Sebi: Sebi nods means distressed asset funds can buy bad debt directly from banks
Monday’s approval from the Securities and Exchange Board of India (Sebi) means these funds can now bid directly to buy distressed assets from banks, potentially increasing demand and value for those assets.
“It will definitely open the tap for big funds to flow into the distressed asset space in India,” said Srini Sriniwasan, managing director of Kotak Investment Advisors, the alternative investment arm of Kotak Mahindra Group which also runs a billion dollar special situation. funds.
“Many large funds were reluctant to participate in the space because there were restrictions on participation through an asset reconstruction company as they were not allowed to inject additional capital directly into the company. sick,” Sriniwasan explained. “It has been taken care of with this notification. It’s a big step forward and could potentially help banks get better prices for troubled accounts.”
The Sebi circular classified these special situations funds in category 1, which includes infrastructure funds, venture capital funds, social venture capital funds and SME funds, making them a separate category. within the upper level. Until now, these funds for special situations were not classified in any separate category.
Sriniwasan said allowing these funds to buy NPAs directly from banks will contribute to better price discovery for banks and speed up the cleanup of bad debts. Until now, these funds had to partner with an asset reconstruction company registered with the Reserve Bank of India (RBI) for the business of buying and selling loans and had special collection powers like the use of SARFAESI (Securitization and Reconstruction of Financial Assets and Enforcement Act).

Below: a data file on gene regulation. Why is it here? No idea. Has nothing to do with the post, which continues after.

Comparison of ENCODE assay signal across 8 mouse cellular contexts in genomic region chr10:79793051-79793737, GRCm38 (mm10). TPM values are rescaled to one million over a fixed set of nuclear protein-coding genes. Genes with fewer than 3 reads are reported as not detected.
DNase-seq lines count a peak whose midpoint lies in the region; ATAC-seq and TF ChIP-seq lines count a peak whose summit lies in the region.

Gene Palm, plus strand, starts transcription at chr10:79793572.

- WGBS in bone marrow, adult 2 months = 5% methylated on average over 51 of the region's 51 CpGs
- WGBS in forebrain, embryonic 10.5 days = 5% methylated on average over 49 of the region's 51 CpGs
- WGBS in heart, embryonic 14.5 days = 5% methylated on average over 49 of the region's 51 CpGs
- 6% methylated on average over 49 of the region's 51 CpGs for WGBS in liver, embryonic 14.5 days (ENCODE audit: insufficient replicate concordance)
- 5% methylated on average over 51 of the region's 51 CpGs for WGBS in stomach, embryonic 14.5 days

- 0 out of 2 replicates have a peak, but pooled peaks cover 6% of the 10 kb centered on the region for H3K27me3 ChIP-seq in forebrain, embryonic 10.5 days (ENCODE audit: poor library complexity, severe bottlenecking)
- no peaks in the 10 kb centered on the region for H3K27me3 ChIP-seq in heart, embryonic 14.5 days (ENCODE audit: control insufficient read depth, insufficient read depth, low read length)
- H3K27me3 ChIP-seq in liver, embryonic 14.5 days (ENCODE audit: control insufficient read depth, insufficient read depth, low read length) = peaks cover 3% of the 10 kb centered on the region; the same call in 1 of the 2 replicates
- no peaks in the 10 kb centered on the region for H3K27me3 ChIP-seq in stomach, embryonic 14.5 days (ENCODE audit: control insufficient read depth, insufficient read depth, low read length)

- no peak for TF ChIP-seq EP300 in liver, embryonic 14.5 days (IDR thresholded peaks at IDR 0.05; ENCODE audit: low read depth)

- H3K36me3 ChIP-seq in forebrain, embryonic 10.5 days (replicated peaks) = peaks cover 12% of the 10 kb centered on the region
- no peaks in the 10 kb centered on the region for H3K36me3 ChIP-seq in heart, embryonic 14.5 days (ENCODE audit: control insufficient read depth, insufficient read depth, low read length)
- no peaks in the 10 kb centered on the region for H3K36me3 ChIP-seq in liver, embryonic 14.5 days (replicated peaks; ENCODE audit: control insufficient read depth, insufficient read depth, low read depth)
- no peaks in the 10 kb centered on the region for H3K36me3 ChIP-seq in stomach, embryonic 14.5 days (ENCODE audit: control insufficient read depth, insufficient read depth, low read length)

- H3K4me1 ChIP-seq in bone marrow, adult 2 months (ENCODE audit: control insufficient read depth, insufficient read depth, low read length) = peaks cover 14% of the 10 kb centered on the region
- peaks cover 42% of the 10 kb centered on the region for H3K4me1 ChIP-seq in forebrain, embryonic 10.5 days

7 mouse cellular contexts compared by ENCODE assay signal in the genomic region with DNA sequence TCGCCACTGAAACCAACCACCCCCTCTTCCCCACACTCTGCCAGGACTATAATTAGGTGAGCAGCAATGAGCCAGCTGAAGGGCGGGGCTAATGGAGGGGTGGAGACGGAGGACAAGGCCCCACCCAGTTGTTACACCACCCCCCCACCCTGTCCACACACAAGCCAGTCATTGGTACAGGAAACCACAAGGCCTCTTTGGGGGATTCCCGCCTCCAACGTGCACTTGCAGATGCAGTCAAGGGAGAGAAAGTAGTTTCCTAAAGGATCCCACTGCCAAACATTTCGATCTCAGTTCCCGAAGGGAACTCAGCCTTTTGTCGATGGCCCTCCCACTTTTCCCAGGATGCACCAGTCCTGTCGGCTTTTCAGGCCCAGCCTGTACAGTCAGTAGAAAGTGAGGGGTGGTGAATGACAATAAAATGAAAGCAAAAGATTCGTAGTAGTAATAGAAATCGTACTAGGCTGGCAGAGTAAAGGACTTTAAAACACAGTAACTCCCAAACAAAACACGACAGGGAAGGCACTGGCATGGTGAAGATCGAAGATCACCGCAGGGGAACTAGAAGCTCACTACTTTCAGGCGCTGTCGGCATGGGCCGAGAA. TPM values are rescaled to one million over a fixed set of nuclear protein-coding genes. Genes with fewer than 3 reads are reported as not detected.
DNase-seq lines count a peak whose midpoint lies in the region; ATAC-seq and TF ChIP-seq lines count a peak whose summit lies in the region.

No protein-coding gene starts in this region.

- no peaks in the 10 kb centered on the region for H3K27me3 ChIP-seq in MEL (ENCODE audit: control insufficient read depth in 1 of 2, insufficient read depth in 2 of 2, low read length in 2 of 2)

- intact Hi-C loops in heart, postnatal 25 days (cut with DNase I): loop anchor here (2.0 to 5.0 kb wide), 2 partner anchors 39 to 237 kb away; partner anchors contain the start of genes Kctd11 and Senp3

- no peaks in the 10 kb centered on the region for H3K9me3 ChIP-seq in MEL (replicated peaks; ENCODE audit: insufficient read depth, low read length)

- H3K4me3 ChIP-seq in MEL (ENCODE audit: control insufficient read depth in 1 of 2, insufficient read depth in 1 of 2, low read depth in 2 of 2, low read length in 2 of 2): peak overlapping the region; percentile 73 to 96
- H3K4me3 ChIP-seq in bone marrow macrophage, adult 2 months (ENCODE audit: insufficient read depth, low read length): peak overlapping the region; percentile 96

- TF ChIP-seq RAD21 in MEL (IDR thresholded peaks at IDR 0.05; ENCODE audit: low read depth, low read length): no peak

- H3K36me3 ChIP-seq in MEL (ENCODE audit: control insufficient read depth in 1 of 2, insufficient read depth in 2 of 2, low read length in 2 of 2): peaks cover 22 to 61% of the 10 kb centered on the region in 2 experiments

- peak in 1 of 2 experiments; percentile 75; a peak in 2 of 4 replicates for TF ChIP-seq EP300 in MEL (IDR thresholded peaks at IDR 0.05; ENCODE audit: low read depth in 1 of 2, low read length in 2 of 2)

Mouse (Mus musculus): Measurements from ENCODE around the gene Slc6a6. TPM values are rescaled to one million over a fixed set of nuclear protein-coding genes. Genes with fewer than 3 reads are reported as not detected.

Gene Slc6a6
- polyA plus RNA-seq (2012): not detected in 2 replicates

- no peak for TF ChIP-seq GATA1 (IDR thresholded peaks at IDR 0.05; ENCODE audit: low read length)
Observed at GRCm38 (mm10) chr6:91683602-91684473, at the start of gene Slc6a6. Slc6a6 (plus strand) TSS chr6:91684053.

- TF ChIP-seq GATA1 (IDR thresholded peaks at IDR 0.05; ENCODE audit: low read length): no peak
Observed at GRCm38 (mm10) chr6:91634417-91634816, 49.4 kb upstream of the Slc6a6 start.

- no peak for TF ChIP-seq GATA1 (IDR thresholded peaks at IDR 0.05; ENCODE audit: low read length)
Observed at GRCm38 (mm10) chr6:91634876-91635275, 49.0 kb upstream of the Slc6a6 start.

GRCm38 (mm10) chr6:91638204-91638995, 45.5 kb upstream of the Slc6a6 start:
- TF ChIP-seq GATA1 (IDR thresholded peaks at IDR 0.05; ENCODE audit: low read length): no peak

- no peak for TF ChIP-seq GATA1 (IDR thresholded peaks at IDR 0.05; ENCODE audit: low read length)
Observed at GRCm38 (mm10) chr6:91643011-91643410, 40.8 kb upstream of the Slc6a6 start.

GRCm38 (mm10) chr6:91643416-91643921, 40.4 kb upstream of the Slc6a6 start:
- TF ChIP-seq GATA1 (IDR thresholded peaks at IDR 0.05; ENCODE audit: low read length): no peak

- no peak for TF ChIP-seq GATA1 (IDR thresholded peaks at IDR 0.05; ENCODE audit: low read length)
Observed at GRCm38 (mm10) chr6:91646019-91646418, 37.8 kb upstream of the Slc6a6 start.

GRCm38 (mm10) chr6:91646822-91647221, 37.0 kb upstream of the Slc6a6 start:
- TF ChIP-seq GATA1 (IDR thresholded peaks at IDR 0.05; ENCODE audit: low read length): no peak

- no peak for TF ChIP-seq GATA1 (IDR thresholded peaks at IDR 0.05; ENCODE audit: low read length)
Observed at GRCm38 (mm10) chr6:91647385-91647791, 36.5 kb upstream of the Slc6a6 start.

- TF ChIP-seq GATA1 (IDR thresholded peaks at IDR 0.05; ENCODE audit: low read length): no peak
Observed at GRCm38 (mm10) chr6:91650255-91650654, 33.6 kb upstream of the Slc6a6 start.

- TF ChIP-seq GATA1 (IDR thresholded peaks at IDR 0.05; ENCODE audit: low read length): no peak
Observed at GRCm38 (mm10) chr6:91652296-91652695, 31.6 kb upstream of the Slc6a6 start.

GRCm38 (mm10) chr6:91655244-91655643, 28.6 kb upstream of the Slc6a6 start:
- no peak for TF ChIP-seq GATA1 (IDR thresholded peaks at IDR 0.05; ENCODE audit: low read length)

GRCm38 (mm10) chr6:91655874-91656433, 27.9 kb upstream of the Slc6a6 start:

Sebi’s move follows a central bank notification in September that allowed regulated entities to buy and sell bad debt, provided they had permission from their own regulators. The Sebi notification specifically allows such funds to invest only in special circumstances assets and to act as resolution seekers under the Insolvency and Bankruptcy Code 2016. In addition, it will allow such funds to buy bad debt directly from the new National Asset Reconstruction Company Ltd. (NARCL), giving them a leg up on asset reconstruction companies.
With the move, deep-pocketed funds in developed markets could consider buying distressed loans in a bid to recover or restructure. However, asset reconstruction companies still have special recovery powers through the use of SARFAESI.
“Special situation funds registered under the new AIF guidelines now play a more proactive role in the distressed asset ecosystem. However, ARCs have a well-established resolution framework,” said Hari Hara Mishra, Director, UV ARC Ltd. “They can issue negotiable securities.
Sriniwasan said Sebi’s move will increase competition for a slice of the bad debt market. “For banks, it just means better prices. They can expect better and higher offers, which is good for bad debt resolution,” he said.